A Streamlined and Accelerated Case Management Plan


A Judicial Management Council workgroup has been working on recommendations that would require legal counsel to create a case management plan at the outset with all requisite deadlines that must be adhered to.


Strict Deadlines


The workgroup's intention is to speed up the prosecution of the cases while reducing the time for obtaining hearings and orders. One commentator suggested that deadlines will be strict and continuances will be very difficult to obtain.


What the Future Holds


The work on this project started in October 2019 and the thought is it would take up to 18 months to implement once decided and in final form. Noticeably absent from the workgroup report was any recommendation as to the use of dispute resolution or early mediation to help resolve cases.


The Takeaway


While it is too early to comment in detail, my initial reaction is the Supreme Court possesses a unique opportunity at this time to implement uniform provisions in a new case management plan that provide for dispute resolution mechanisms and early mediation. To the extent that early mediation could result in a resolution, that would certainly reduce cases on the docket and less stress on already tight judicial resources.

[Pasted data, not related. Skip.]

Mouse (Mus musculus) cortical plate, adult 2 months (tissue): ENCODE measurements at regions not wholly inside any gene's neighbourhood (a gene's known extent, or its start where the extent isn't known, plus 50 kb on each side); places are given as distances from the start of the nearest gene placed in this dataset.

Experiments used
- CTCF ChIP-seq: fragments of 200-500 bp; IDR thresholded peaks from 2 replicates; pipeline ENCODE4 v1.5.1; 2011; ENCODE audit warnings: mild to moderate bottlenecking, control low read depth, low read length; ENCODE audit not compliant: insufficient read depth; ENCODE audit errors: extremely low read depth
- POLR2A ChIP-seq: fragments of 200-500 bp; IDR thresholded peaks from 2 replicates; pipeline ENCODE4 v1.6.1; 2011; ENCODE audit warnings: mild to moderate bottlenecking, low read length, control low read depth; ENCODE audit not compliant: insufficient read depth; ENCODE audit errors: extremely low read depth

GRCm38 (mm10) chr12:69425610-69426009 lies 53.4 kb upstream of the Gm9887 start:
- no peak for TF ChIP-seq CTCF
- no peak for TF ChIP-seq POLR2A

The second takeaway is that trial lawyers had better start getting prepared for a whole new world in which their already limited time is going to be even further reduced. Case and time management skills will need to be improved to keep up with this new paradigm. Perhaps this alone will also motivate trial lawyers to analyze their cases more closely for early resolution purposes and to build better skills for dispute resolution.


Only time will tell.


Stay well,



Patrick Russell

Miami Florida Mediator


Meaningful Mediation is Ethical, Mindful, and Strategic

meaningful mediation


#mediation #adr #disputeresolution #mediationtips